As the children of Israel approached the promised land under the leadership of Moses, the king of Moab, Balak, requested a prophet in his country named Balaam to curse the new arrivals. Balaam warned the king’s servants, “If Balak would give me his house full of silver and gold, I cannot go beyond the word of the Lord my God, to do less or more” (Numbers 22:18). Still, he accompanied the king to three different locations, where he pronounced each time a blessing on Israel instead of the cursing the king sought. When the king responded angrily, Balaam became more specific. He prophesied poetically that this new nation would conquer and overthrow Balak’s kingdom:
There shall come a Star out of Jacob, and a Sceptre shall rise out of Israel, and shall smite the corners of Moab, and destroy all the children of Sheth.Numbers 24:17
This prophecy may be what prompted a group of wise men many centuries later to travel to Jerusalem and ask King Herod, “Where is he that is born King of the Jews? for we have seen his star in the east, and are come to worship him” (Matthew 2:2). They associated the star with a scepter and believed that it signified the arrival of a great king in Israel.
The irony is that although Jesus was a descendant of Jacob (Israel), He was also a descendant of Ruth, a Moabitess. (See Matthew 1:5, Ruth 1:22.) So that even though Jesus Christ, who will govern the earth, lived as an Israelite, He can also trace His roots to Balak’s kingdom of Moab.
After King Herod directed the wise men to Bethlehem, Matthew tells us that the star which had prompted their journey “went before them, till it came and stood over where the young child was.” Then, he added, “When they saw the star, they rejoiced with exceeding great joy” (Matthew 2:10). Was he still talking about the star in the heavens, which they had presumably seen every night for months? Or was he now referring to the One whom the star represented, the young child who had brought God’s light into the world?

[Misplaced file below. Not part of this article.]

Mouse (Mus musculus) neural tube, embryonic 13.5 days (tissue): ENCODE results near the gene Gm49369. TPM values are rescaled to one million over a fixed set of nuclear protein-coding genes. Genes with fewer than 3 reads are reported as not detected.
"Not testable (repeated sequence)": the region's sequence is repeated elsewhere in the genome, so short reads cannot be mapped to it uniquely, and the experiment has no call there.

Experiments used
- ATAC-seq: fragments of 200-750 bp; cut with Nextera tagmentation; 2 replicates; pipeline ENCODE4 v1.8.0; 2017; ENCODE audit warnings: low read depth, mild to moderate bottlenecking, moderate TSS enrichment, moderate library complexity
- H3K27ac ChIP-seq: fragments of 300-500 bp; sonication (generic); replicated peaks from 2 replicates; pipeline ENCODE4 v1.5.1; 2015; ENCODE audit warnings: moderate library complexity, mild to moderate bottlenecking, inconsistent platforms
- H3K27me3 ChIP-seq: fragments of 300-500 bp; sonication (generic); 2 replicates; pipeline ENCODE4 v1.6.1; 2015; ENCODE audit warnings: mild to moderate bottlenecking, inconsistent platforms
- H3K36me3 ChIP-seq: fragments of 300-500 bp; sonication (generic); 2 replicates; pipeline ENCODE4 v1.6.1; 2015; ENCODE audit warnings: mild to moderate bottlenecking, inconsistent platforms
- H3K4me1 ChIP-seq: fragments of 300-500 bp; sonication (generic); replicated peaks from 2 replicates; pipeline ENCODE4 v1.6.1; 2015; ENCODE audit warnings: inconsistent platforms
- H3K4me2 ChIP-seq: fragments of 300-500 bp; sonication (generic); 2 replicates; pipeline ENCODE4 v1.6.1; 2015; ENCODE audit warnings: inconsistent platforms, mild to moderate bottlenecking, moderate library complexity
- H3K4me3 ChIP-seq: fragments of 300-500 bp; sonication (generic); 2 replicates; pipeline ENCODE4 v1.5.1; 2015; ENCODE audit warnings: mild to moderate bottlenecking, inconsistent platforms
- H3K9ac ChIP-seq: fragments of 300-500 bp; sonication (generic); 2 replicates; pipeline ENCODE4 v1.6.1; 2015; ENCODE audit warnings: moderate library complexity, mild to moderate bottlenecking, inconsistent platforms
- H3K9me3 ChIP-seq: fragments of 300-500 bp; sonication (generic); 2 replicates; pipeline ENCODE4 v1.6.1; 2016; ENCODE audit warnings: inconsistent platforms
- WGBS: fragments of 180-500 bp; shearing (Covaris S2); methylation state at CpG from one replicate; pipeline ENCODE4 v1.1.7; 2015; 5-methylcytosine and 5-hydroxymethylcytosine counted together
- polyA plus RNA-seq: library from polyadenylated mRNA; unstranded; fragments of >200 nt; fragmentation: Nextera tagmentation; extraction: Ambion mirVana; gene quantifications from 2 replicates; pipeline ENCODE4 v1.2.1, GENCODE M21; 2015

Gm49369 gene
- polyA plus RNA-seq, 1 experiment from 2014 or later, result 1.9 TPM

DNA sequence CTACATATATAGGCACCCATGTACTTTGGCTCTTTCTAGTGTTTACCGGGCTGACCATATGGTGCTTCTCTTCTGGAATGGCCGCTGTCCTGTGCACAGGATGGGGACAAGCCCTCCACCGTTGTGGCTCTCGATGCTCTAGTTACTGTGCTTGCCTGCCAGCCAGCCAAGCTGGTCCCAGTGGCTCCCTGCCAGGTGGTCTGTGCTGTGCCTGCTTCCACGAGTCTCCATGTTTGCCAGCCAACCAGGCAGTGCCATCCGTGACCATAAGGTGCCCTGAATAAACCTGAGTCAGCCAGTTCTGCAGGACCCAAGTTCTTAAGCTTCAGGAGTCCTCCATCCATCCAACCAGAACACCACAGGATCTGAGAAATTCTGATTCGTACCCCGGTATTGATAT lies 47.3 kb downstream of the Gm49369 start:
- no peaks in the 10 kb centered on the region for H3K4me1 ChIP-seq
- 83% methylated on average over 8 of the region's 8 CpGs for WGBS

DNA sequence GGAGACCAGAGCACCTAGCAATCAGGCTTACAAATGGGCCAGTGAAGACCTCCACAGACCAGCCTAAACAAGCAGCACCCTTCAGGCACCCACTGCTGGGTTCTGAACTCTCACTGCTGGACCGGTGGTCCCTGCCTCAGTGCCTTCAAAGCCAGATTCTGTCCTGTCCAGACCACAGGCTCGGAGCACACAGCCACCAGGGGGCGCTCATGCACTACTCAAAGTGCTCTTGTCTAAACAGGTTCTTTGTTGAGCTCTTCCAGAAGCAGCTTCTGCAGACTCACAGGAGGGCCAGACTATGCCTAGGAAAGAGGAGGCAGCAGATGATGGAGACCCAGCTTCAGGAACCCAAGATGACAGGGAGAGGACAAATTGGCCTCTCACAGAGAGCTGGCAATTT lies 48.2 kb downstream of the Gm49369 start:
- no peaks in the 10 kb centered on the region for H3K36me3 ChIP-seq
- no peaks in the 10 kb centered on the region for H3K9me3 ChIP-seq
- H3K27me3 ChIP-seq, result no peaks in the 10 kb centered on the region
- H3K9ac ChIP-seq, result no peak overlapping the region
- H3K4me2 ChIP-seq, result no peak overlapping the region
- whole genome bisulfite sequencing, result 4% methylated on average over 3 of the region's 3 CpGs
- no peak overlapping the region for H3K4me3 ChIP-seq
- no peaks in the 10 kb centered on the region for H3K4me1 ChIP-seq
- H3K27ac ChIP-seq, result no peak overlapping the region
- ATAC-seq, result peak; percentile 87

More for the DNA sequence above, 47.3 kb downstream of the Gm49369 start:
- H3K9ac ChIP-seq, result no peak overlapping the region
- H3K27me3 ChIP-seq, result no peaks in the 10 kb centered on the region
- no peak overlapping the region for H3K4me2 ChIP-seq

Like Balaam, Samuel the Lamanite prophesied of this star to an unreceptive audience. After foretelling majestic heavenly signs which would coincide with the birth of the Savior, he added, “There shall a new star arise, such an one as ye never have beheld; and this also shall be a sign unto you” (Helaman 14:5).
When Mormon describes the fulfillment of those prophecies, he specifically highlights that one:
And it came to pass also that a new star did appear, according to the word.3 Nephi 1:21
At the end of the Revelation of St. John, the Savior extends the following invitation:
I am the root and the offspring of David, and the bright and morning star.
And the Spirit and the bride say, Come. And let him that heareth say, Come. And let him that is athirst come. And whosoever will, let him take the water of life freely.Revelation 22:16-17
This Christmas season, let’s follow the example of the wise men. Let’s seek for “the bright and morning star,” the Star of Jacob, our Savior, Jesus Christ. When we find Him, like them, we will “rejoice with exceeding great joy.”
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